„The good things I keep going on“. He also starts out on a new venture and begins to paint in oil and acrylic.  Just as he used the subtle technique of using tea to dye his paper, he also uses the base as an integral part of his portraits. The structure of the canvas, which he hides and employs as a vital component of his oeuvre,  seems to vanish. In some parts the impression is given that the first coating of the paint is worn or rubbed off, or the various base coats seem not to have been completely painted over but integrated into the motif.This makes his pictures glow, and it becomes more and more apparent that Eduard Bigas, no matter whether he is using paper or canvas, does not simply want his art to portray but also to gleam and glow. The black lines hold and embrace thoughts, dreams and phantasies, which though intangible and ever so transient by nature, then determine the form and course of the lines. But they in turn are captured by the lines  and written into the oeuvre. This has been done intentionally and the status quo thus achieved affords no escape or alteration. The lines are liberated in the mind of the viewer whose associations and interpretations allow them to be filled with new life.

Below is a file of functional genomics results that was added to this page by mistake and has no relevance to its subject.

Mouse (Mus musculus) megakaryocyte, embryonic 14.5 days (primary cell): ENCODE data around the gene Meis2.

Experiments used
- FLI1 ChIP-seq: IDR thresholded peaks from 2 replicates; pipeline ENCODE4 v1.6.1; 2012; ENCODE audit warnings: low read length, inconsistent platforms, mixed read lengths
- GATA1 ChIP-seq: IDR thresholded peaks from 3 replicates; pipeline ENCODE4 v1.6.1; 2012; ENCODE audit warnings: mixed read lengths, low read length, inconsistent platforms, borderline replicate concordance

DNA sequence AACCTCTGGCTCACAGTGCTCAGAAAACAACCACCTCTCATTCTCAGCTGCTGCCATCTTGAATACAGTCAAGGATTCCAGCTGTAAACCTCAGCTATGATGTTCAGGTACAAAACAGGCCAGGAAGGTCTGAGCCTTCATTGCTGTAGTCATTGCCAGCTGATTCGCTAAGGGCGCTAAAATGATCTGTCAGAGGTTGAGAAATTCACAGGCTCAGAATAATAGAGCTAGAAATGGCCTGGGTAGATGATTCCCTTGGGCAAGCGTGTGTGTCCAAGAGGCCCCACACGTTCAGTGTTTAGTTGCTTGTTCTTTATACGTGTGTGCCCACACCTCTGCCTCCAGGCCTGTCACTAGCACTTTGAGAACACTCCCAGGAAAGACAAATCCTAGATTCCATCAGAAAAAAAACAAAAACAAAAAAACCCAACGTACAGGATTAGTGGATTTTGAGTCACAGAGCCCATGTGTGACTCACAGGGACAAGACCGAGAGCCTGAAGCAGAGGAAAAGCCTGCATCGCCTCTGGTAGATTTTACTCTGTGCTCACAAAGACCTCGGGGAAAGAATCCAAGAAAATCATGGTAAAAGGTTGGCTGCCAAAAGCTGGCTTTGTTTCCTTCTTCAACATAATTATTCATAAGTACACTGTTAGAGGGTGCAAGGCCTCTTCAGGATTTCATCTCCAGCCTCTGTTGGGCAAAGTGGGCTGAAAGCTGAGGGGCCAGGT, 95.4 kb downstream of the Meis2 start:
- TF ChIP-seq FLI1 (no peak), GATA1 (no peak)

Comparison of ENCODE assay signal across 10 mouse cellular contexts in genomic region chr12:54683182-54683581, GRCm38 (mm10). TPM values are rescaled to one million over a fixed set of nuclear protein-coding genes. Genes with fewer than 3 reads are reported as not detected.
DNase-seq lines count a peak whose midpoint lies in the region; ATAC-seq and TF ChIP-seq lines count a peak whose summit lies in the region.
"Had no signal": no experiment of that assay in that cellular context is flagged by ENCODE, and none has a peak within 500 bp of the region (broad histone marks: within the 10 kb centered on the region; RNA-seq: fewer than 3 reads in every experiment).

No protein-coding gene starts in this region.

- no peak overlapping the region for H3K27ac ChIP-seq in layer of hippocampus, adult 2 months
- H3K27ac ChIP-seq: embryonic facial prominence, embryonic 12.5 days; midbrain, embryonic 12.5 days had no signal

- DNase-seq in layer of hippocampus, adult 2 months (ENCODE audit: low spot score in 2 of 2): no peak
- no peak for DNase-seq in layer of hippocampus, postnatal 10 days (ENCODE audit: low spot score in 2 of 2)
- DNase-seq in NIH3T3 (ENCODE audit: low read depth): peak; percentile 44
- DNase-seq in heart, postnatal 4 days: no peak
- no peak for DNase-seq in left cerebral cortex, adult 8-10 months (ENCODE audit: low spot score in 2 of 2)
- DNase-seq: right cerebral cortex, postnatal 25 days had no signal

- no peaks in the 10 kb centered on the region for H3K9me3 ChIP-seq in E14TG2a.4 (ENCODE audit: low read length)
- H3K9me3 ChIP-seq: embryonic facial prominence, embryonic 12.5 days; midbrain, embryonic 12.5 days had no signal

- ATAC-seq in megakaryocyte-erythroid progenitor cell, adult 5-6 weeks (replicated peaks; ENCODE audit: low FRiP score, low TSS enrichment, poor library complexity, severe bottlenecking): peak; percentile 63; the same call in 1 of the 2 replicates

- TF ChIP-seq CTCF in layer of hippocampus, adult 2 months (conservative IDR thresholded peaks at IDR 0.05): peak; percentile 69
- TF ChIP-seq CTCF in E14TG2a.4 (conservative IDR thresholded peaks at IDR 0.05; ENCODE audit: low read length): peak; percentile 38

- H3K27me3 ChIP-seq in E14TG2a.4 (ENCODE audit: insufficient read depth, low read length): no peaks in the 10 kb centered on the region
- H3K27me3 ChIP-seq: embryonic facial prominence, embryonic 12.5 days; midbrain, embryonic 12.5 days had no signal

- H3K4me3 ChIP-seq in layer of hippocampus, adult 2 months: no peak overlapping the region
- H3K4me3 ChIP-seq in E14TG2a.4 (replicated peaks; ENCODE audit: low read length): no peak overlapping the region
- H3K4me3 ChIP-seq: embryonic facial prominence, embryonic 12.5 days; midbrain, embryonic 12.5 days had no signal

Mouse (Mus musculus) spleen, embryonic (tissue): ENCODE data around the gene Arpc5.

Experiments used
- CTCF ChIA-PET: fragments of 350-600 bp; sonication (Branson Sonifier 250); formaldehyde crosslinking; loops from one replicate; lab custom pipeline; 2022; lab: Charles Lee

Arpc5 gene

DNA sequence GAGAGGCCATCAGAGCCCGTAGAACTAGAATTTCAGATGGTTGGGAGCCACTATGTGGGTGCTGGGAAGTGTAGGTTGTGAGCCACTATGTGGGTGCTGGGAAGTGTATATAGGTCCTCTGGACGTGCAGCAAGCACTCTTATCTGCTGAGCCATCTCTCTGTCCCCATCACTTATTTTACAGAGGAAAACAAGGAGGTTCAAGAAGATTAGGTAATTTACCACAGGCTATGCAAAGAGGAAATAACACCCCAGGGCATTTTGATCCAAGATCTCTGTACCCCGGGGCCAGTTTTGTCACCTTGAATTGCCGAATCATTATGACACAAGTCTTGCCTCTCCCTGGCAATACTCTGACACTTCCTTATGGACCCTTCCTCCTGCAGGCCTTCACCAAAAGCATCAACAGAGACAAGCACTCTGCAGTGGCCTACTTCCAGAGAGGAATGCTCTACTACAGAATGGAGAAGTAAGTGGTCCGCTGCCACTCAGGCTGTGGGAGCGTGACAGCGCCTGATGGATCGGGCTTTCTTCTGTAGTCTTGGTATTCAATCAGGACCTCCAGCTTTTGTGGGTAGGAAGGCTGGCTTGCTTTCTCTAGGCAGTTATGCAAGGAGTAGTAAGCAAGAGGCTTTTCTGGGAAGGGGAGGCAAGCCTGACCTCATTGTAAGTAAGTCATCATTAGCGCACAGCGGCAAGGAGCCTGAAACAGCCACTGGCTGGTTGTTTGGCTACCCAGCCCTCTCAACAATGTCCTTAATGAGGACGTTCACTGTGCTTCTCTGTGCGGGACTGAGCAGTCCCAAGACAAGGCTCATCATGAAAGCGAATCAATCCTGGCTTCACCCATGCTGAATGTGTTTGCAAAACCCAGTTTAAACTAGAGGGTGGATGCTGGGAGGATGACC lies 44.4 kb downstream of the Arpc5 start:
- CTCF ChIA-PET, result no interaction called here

London proves tough. „All the  city collapses  because of money.“ But: „The prize is ok to survive any city.“  As in most movies, love also plays one of the leading roles in his lifefilm, but sadly this does not always  necessarily culminate in a happy ending.

After ten years he leaves London and heads  for Berlin. „Berlin is always moving.“ At the beginning of his sojourn he chooses a restful, in  all senses resting place – the so-called Spinn[1] Mausoleum in the Friedrichswerderscher Cemetery in Bergmann Street. The empty neo-Gothic chapel there is flooded with light. Bigas listens to Gustav Mahler’s Symphony No. 2 „Resurrection“ and the words of the Fifth Movement: „What was created/Must perish/What perished, rise again!/ Cease from trembling!/Prepare yourself to live!“ (From the poem „Resurrection“ by F.G. Klopstock) For the record, a Catalonian in a neo-Gothic chapel in a Prussian cemetery carves mit a pen the dream of his resurrection. Outside Berlin crows are hopping and croaking; there are none of the proverbial capricious Spanish bats – or maybe there are! After all, we have them, too. They are a native species.